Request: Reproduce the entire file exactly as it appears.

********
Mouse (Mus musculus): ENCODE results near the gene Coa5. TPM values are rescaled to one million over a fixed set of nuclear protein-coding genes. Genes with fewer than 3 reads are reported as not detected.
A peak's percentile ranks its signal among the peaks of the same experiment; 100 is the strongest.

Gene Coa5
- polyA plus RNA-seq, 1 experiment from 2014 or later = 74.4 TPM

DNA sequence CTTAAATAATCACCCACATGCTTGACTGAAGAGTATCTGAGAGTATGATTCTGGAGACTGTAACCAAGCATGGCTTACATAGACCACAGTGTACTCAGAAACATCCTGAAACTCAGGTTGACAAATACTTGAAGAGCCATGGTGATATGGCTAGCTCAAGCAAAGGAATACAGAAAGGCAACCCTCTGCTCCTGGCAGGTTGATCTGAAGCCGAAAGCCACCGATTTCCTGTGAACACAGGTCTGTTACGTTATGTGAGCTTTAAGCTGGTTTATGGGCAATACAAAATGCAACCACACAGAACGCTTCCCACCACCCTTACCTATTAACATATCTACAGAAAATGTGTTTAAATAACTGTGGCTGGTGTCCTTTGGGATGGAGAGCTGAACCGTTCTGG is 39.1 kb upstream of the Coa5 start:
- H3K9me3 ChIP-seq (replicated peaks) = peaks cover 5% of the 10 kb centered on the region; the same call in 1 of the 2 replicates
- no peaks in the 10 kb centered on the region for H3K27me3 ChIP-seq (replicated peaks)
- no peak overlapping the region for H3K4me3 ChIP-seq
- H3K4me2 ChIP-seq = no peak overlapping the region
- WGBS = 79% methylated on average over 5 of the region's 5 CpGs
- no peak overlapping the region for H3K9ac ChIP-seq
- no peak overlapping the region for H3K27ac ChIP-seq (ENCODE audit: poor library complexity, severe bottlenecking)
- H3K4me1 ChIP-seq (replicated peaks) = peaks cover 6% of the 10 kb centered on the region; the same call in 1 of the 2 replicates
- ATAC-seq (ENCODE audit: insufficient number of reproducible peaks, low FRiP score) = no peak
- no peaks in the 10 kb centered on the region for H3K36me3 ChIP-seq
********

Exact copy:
Mouse (Mus musculus): ENCODE results near the gene Coa5. TPM values are rescaled to one million over a fixed set of nuclear protein-coding genes. Genes with fewer than 3 reads are reported as not detected.
A peak's percentile ranks its signal among the peaks of the same experiment; 100 is the strongest.

Gene Coa5
- polyA plus RNA-seq, 1 experiment from 2014 or later = 74.4 TPM

DNA sequence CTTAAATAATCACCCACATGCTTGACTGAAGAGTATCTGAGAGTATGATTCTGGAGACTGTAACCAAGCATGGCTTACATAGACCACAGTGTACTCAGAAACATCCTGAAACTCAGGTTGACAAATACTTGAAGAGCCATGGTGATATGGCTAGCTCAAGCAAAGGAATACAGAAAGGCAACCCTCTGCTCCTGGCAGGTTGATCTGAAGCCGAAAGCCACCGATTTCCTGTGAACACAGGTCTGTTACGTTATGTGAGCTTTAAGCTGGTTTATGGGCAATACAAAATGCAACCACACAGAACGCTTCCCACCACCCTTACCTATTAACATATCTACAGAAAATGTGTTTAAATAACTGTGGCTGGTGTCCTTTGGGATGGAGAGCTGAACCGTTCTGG is 39.1 kb upstream of the Coa5 start:
- H3K9me3 ChIP-seq (replicated peaks) = peaks cover 5% of the 10 kb centered on the region; the same call in 1 of the 2 replicates
- no peaks in the 10 kb centered on the region for H3K27me3 ChIP-seq (replicated peaks)
- no peak overlapping the region for H3K4me3 ChIP-seq
- H3K4me2 ChIP-seq = no peak overlapping the region
- WGBS = 79% methylated on average over 5 of the region's 5 CpGs
- no peak overlapping the region for H3K9ac ChIP-seq
- no peak overlapping the region for H3K27ac ChIP-seq (ENCODE audit: poor library complexity, severe bottlenecking)
- H3K4me1 ChIP-seq (replicated peaks) = peaks cover 6% of the 10 kb centered on the region; the same call in 1 of the 2 replicates
- ATAC-seq (ENCODE audit: insufficient number of reproducible peaks, low FRiP score) = no peak
- no peaks in the 10 kb centered on the region for H3K36me3 ChIP-seq